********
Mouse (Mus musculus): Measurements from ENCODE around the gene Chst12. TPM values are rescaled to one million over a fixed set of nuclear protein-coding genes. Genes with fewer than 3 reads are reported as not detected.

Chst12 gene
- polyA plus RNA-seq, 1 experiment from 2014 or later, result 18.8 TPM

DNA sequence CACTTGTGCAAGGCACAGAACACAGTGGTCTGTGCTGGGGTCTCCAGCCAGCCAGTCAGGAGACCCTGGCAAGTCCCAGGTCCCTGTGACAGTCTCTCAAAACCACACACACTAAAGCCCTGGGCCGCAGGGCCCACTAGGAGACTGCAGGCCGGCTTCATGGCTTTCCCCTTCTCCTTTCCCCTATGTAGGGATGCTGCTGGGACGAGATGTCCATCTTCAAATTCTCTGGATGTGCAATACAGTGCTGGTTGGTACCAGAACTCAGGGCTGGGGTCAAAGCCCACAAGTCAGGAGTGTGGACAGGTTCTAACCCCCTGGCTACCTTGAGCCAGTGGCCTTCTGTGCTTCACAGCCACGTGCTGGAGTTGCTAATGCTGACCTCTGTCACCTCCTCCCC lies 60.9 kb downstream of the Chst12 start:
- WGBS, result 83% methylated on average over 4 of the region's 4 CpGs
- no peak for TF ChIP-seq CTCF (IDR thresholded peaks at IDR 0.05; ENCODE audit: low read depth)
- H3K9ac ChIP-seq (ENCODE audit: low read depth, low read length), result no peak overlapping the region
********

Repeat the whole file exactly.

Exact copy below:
Mouse (Mus musculus): Measurements from ENCODE around the gene Chst12. TPM values are rescaled to one million over a fixed set of nuclear protein-coding genes. Genes with fewer than 3 reads are reported as not detected.

Chst12 gene
- polyA plus RNA-seq, 1 experiment from 2014 or later, result 18.8 TPM

DNA sequence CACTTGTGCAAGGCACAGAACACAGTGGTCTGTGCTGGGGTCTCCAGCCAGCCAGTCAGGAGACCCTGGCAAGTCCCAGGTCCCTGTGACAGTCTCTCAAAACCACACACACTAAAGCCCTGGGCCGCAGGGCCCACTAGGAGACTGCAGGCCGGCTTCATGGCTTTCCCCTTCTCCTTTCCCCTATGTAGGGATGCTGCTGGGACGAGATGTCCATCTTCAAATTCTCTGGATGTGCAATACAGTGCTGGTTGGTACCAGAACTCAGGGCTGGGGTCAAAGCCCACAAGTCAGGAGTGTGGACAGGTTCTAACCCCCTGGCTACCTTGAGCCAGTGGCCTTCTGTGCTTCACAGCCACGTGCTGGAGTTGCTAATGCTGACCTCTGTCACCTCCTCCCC lies 60.9 kb downstream of the Chst12 start:
- WGBS, result 83% methylated on average over 4 of the region's 4 CpGs
- no peak for TF ChIP-seq CTCF (IDR thresholded peaks at IDR 0.05; ENCODE audit: low read depth)
- H3K9ac ChIP-seq (ENCODE audit: low read depth, low read length), result no peak overlapping the region